Rune, a new foal at Idle Moon, imprinting and the future….

Glasswing and RuneFive weeks ago,  Glasswing’s foal, Rune, was born. Sara and I were there at her birth to towel and dry her off, dip her umbilical stump in iodine and make sure she found Glasswing’s udder for her crucial first colostrum. It was a brutally cold evening, -18 by midnight,  and we wanted to give her every chance to thrive. She was long-awaited and much wanted.

Before Rune, I always imagined that  my mustangs were as pure of a slate as you could find in a learner. They grow up free and only have limited experiences with humans when gathered and then adopted out. Otherwise, their opinions of humanity and learning are ours to shape.

But seeing Rune, meeting her hoof by hoof as she entered this world, I realized she is even more of a blank slate than my mustangs. She will grow up immersed in relationship to humans. Every day, every interaction, she will be learning.

Rune face

As my favorite writer, Jeanette Winterson, writes, “This was the edge of time, between chaos and shape. This was the little bit of evolution that endlessly repeats itself in the young and new-born thing. In this moment there are no cars or aeroplanes. The Sistine Chapel is unpainted, no book has been written. The moment between chaos and shape and I say her name and she hears me.” Everything is yet to be decided. Everything is possibility. A foal is a chance to begin again, tabula rasa.

What should we teach? What is important in the beginning?

Often, a foal’s relationship with humans begin moments after birth through a process called “imprinting” developed and promoted by Dr. Robert Miller, DVM.

“Miller begins the imprinting process by kneeling in the straw, or on the ground, with the foal’s back against his knees and the head flexed so that the foal is unable to get to its feet. He controls the head by grasping the youngster’s muzzle, careful not to obstruct breathing in either nostril, and tipping the nose back toward the withers. It is important to keep the foal’s back to you, says Miller, in order to prevent being kicked if the youngster should lash out with front or rear feet.

With the foal in that position, Miller towels it dry, all the while allowing the mare to sniff and lick her offspring. Once that is done, he begins the desensitization process.

However, even before desensitizing begins, the foal is learning something that it will carry with it all through life–submission to a human handler. By not allowing the foal to get to its feet, Miller explains, the handler is establishing himself or herself as the dominant force in the foal’s life.” (The Horse, January 1, 1998)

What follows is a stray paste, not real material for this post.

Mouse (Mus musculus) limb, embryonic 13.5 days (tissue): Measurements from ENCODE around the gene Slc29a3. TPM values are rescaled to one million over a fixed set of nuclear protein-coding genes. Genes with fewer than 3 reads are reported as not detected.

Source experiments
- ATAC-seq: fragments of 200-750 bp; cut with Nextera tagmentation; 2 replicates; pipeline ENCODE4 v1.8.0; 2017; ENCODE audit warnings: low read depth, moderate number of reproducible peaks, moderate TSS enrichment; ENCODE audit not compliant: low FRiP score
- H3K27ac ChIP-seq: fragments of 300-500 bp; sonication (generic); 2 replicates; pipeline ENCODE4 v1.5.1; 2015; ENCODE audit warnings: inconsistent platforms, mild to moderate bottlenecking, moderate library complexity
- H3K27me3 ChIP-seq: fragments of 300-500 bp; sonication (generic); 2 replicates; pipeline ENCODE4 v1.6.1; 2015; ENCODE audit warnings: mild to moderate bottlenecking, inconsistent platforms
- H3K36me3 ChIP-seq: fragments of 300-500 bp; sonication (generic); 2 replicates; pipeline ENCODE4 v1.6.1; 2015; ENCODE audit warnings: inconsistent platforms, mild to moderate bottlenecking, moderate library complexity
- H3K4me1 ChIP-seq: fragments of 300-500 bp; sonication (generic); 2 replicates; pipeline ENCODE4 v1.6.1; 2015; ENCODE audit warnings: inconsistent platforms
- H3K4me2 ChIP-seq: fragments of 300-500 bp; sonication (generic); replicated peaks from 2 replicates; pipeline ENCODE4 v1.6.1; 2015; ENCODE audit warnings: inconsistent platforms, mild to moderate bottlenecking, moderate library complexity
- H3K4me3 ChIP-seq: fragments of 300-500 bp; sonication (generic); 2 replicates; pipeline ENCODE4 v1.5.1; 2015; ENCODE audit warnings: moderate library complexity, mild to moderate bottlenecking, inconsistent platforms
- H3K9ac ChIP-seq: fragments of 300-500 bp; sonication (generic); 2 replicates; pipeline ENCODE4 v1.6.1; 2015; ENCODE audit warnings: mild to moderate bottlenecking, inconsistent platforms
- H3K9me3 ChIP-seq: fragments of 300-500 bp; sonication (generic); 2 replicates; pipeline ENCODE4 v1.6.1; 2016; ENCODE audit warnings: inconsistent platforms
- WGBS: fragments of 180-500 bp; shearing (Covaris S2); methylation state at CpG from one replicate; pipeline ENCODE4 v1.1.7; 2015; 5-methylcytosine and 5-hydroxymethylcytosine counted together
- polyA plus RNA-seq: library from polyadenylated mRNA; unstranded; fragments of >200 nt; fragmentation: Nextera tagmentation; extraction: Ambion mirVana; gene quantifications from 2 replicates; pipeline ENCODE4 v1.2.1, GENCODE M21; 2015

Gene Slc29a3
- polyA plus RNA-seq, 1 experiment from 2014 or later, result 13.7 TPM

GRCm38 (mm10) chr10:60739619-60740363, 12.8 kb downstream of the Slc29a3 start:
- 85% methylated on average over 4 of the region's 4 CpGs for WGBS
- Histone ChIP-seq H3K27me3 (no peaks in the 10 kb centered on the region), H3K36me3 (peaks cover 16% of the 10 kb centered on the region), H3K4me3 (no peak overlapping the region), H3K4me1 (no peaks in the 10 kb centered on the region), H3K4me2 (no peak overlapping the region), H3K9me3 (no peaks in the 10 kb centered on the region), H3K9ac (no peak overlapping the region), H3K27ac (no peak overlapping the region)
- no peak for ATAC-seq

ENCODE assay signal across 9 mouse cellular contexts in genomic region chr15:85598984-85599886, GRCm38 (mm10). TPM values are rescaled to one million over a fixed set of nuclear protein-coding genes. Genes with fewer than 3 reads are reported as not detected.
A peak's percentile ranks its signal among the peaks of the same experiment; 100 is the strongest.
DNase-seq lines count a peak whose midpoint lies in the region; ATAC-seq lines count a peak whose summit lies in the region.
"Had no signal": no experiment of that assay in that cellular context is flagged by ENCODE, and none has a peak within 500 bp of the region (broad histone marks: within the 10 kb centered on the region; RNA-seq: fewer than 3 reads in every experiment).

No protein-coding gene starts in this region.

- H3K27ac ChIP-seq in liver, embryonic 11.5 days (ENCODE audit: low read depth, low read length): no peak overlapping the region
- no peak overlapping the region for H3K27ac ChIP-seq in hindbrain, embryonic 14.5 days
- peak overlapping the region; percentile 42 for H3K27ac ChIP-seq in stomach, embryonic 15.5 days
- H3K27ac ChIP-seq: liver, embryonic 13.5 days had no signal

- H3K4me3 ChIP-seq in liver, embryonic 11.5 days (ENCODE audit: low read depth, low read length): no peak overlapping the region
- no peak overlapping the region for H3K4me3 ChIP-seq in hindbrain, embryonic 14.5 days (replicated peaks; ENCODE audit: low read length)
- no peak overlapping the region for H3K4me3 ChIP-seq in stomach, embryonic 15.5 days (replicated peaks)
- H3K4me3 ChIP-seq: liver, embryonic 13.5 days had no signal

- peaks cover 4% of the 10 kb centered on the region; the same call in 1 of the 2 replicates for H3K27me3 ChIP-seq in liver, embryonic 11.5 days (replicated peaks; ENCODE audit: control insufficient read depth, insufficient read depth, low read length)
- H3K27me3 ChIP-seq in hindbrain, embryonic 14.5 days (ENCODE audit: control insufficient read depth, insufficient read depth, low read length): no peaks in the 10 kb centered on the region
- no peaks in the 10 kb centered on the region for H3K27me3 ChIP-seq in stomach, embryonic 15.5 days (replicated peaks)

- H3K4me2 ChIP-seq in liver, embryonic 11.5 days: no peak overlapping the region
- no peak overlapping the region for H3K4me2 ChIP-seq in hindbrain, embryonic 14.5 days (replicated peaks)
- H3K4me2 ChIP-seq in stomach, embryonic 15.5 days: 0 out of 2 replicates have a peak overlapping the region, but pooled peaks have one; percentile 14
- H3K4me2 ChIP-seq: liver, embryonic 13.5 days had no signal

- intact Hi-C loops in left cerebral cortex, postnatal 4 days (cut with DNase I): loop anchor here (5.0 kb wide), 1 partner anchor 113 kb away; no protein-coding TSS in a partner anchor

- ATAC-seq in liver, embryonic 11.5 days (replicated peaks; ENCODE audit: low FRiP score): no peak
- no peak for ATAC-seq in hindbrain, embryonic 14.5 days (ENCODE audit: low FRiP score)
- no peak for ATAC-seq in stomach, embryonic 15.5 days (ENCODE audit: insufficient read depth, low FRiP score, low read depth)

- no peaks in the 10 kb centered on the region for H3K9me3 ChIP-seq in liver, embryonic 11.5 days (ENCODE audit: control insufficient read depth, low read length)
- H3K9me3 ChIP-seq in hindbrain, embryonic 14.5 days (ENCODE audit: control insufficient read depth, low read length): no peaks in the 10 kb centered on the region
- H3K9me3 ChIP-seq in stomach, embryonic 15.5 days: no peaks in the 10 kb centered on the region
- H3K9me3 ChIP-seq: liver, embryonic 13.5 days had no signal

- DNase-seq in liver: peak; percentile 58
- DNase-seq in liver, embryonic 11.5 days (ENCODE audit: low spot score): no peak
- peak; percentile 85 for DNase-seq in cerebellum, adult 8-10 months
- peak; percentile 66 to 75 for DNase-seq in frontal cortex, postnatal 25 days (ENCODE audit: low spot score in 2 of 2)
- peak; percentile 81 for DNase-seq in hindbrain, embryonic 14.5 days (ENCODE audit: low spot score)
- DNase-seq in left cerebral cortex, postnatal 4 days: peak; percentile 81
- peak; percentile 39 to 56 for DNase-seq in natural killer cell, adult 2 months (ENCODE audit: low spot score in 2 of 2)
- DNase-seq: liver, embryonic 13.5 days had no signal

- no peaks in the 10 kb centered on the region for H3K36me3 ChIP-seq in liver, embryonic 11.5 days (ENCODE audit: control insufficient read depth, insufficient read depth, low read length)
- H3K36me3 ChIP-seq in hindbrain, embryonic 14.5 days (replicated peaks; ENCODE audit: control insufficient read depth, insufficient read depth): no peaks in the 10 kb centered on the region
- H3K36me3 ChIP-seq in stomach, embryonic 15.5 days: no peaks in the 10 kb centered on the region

From there, Miller begins a process of flooding the foal with tactile sensations (fingers in the ears, mouth, nostrils, mouth, etc) systematically all over it’s body until it shows no reaction/stops struggling and then moves to rubbing down with plastic bags, a blow dryer, a vibrating clippers and other novel stimuli. All of this happens before the foal is allowed to stand, suckle or spend time alone bonding with it’s mother. Over the next few days, the process is repeated once or twice.

The theory is that foals are in a limited critical learning period in the first few hours after birth. The premise maintains whatever stimuli is presented to them within that window will be accepted as routine and non-threatning throughout the duration of their life. The technique is essentially presented as a shortcut to a relaxed, easy to handle adult horse.
Here is a video of a foal being “imprinted”:

 

We did not imprint Rune. The entire process interrupts bonding time between mare and foal, and puts undue stress on both. Every animal deserves social, private time with it’s own baby at birth. It is a human conceit, I think, to consider another species’ baby our own and to begin training it before it has even gained it’s feet in this world. New born foals have powerful survival instincts that cause them to struggle against restraint and to pull away from novel stimuli.

Eliciting these survival instincts in the name of training and then overpowering these foals with brute strength teaches them powerlessness as their first lesson in relation to a human and powerlessness in relation to their own new body. We need to ask ourselves why this lesson seems attractive or necessary. To me, it is troubling and reflects a lack of imagination.

As for Rune, we made sure she was born safely and was dry and warm. When she had trouble standing, we supported her a bit at her shoulder, so she could lean and get some traction to stand. When she had trouble finding the udder, we guided her gently so she didn’t waste too much energy on that very cold night looking for food. We acted as friends and guides, the same role we will play for her in the future. Once she was dry, able to stand, able to eat, and had pooped (important with foals to know digestion is working), we left her alone to bond with Glasswing. To be a young filly learning about being a horse from her mother, another horse.